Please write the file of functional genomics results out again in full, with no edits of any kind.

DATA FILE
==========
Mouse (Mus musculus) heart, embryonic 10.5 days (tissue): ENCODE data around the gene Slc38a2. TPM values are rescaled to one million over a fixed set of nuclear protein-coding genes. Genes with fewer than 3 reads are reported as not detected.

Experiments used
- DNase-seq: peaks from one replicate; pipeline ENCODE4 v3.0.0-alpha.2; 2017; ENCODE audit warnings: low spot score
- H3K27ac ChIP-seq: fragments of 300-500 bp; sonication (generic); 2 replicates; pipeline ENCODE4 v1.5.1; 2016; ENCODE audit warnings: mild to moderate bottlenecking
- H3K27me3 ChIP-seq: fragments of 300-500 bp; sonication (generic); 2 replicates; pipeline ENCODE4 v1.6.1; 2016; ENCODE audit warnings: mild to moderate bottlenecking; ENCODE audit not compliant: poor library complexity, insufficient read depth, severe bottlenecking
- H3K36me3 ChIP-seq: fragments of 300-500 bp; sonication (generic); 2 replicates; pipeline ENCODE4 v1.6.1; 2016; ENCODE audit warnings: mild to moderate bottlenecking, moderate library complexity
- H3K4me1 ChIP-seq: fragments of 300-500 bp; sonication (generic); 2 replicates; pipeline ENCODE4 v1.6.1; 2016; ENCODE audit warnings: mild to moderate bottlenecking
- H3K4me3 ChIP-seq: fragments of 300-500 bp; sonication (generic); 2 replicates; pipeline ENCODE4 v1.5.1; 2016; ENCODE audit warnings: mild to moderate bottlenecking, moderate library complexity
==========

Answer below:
Mouse (Mus musculus) heart, embryonic 10.5 days (tissue): ENCODE data around the gene Slc38a2. TPM values are rescaled to one million over a fixed set of nuclear protein-coding genes. Genes with fewer than 3 reads are reported as not detected.

Experiments used
- DNase-seq: peaks from one replicate; pipeline ENCODE4 v3.0.0-alpha.2; 2017; ENCODE audit warnings: low spot score
- H3K27ac ChIP-seq: fragments of 300-500 bp; sonication (generic); 2 replicates; pipeline ENCODE4 v1.5.1; 2016; ENCODE audit warnings: mild to moderate bottlenecking
- H3K27me3 ChIP-seq: fragments of 300-500 bp; sonication (generic); 2 replicates; pipeline ENCODE4 v1.6.1; 2016; ENCODE audit warnings: mild to moderate bottlenecking; ENCODE audit not compliant: poor library complexity, insufficient read depth, severe bottlenecking
- H3K36me3 ChIP-seq: fragments of 300-500 bp; sonication (generic); 2 replicates; pipeline ENCODE4 v1.6.1; 2016; ENCODE audit warnings: mild to moderate bottlenecking, moderate library complexity
- H3K4me1 ChIP-seq: fragments of 300-500 bp; sonication (generic); 2 replicates; pipeline ENCODE4 v1.6.1; 2016; ENCODE audit warnings: mild to moderate bottlenecking
- H3K4me3 ChIP-seq: fragments of 300-500 bp; sonication (generic); 2 replicates; pipeline ENCODE4 v1.5.1; 2016; ENCODE audit warnings: mild to moderate bottlenecking, moderate library complexity